• doneChest
  • doneLegs
  • doneArms
  • doneOther Body Parts

These sticky pads and cuffs have wires that connect to the monitor which often looks like a television screen and displays various numbers.

OBS/GYN patient portal

Methods of respiratory assistance

  • doneEndotracheal tube
  • doneVentilator
  • doneContinuous Positive Airway Pressure (C-PAP)
  • doneOxygen hood

Methods of feeding

  • doneIntravenous lines
  • doneUmbilical catheter
  • doneOral and nasal feeding
  • doneCentral line (sometimes referred to as a PICC line)
Patient Portal and Personal Health Record

EQUIPMENT USED OF PREMATURE

  • doneIncubator— A clear plastic crib that keeps babies warm and helps protect them from germs and noise.
  • doneBili lights — This is a bright blue fluorescent light that is located over your baby's incubator. This light is used to treat jaundice (yellowing of skin and eyes).

Kangaroo Care

  • doneKangaroo care is placing a premature baby in an upright position on a mother's bare chest allowing tummy to tummy contact and placing the premature baby in between the mother's breasts.
  • doneThe baby's head is turned so that the ear is above the parent's heart.
  • doneKangaroo care has been shown to help premat newborns with
OBS/GYN patient portal

Kangaroo Care

  • doneBody temperature
    • done_allMothers have thermal synchrony with their baby. The study also concluded that when the baby was cold
    • done_allThe mother's body temperature would increase to warm the baby up and visa versa.
  • doneBreastfeeding
    • done_allKangaroo care allows easy access to the breast and skin-to-skin contact increases milk let-down.
  • doneIncrease weight gain
    • done_allKangaroo care allows the baby to fall into a deep sleep which allows the baby to conserve energy for more important things. Increased weight gain means shorter hospital stay.
  • doneIncreased intimacy and attachment
Patient Portal and Personal Health Record
Patient Portal and Personal Health Record

Breastfeeding

  • doneBreastfeeding strengthens a baby's immune defenses and provides emotional connections between a mother and her baby.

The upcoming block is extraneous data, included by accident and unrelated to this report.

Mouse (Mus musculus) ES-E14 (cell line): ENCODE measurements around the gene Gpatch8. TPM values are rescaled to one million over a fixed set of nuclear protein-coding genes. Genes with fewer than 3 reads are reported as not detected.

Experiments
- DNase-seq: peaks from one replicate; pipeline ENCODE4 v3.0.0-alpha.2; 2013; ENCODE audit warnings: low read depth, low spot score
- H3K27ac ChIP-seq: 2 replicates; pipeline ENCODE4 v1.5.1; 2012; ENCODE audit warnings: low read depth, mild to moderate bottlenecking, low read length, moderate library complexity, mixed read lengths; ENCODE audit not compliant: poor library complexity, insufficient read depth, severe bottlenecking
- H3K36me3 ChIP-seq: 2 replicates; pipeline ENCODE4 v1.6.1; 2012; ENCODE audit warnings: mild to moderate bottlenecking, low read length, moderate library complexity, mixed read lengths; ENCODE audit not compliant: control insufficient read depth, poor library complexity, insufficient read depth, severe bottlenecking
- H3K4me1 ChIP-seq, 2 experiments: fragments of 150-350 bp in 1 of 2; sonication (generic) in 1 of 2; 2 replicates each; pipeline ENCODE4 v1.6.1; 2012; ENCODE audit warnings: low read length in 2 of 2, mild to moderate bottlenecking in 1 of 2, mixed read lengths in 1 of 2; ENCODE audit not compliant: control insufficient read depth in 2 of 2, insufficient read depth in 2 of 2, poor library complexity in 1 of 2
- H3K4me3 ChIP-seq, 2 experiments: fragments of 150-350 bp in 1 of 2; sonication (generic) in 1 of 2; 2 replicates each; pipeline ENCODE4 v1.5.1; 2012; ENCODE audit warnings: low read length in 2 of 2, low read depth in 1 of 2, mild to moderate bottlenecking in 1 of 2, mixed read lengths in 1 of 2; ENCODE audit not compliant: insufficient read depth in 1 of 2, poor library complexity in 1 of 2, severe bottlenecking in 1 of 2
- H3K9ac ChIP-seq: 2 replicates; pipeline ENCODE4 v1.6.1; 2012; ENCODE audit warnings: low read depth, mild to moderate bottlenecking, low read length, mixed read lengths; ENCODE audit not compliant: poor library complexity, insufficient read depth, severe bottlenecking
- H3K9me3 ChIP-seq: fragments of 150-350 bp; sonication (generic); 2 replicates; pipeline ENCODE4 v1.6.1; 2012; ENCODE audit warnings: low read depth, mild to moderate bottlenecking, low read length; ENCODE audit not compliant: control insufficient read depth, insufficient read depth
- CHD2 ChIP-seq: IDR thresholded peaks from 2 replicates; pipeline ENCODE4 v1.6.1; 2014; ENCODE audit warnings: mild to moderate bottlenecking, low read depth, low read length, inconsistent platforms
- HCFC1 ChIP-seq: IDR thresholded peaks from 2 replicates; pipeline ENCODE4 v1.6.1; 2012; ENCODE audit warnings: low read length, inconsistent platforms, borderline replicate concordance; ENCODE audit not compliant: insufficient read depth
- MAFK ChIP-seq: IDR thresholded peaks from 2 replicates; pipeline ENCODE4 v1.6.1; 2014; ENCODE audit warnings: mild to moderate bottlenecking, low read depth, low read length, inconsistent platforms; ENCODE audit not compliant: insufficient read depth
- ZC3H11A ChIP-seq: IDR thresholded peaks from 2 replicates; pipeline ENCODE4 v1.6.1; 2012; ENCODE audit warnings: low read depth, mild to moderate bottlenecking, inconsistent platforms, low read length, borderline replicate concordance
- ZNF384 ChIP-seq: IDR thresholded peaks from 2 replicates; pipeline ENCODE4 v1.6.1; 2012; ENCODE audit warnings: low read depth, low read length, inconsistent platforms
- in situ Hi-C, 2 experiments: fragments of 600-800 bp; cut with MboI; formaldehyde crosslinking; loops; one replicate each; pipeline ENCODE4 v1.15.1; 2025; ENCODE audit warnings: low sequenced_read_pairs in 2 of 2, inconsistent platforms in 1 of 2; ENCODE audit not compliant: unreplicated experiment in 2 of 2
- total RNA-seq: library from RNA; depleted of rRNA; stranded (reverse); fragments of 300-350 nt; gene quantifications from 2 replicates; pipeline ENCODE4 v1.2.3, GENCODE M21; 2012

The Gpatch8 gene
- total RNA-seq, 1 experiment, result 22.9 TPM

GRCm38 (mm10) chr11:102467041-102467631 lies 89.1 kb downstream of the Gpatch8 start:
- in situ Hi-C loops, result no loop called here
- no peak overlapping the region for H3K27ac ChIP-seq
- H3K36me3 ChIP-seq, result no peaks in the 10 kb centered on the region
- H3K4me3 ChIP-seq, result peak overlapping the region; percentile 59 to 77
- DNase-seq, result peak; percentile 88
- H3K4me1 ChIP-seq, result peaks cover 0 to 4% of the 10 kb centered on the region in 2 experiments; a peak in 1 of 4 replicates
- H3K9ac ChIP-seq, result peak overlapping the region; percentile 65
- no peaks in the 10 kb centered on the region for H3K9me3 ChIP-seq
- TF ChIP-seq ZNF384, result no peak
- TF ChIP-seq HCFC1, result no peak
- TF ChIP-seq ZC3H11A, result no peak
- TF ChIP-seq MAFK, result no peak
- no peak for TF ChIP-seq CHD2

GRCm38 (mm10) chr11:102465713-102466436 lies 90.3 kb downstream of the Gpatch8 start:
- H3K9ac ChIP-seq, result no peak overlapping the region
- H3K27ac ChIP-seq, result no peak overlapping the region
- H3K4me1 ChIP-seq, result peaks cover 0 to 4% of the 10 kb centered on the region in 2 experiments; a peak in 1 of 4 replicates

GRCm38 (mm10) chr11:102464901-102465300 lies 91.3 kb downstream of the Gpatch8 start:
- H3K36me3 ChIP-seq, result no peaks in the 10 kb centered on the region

• donewhen a baby is born prematurely a mother may not be allowed to breastfeed her baby.
  • doneMost premature newborns, between 25-29 weeks gestational age, are fed intravenously or through a tube.
  • doneIf you are planning to breastfeed you should tell your doctor and nurses immediately after the birth.
  • doneThen you can begin expressing and storing your breast milk for when your baby is ready for it.
  • doneYour baby's digestive system and control of electrolytes will determine when he will be able to handle breast milk through a tube
  • doneThis is when you can use the milk you have stored.
  • doneOnce your baby's respiratory system is stabilized he can begin breastfeeding.
  • doneMost babies born 35-37 weeks usually can go straight to breastfeeding.

Mom & Dad Intract with Baby

  • doneTouch your baby as much as possible. You can do this through gentle touch or even stroking motions.
  • doneTalk to your baby. Your baby is used to your voice(s) and it could be comforting to hear you. Along with talking you can read or sing to your baby.
  • doneChange your baby's diaper.
  • doneParticipate in your baby's first bath. Depending on your baby's progress, you may use washcloths or sponges to do this.
  • doneTake your baby's temperature.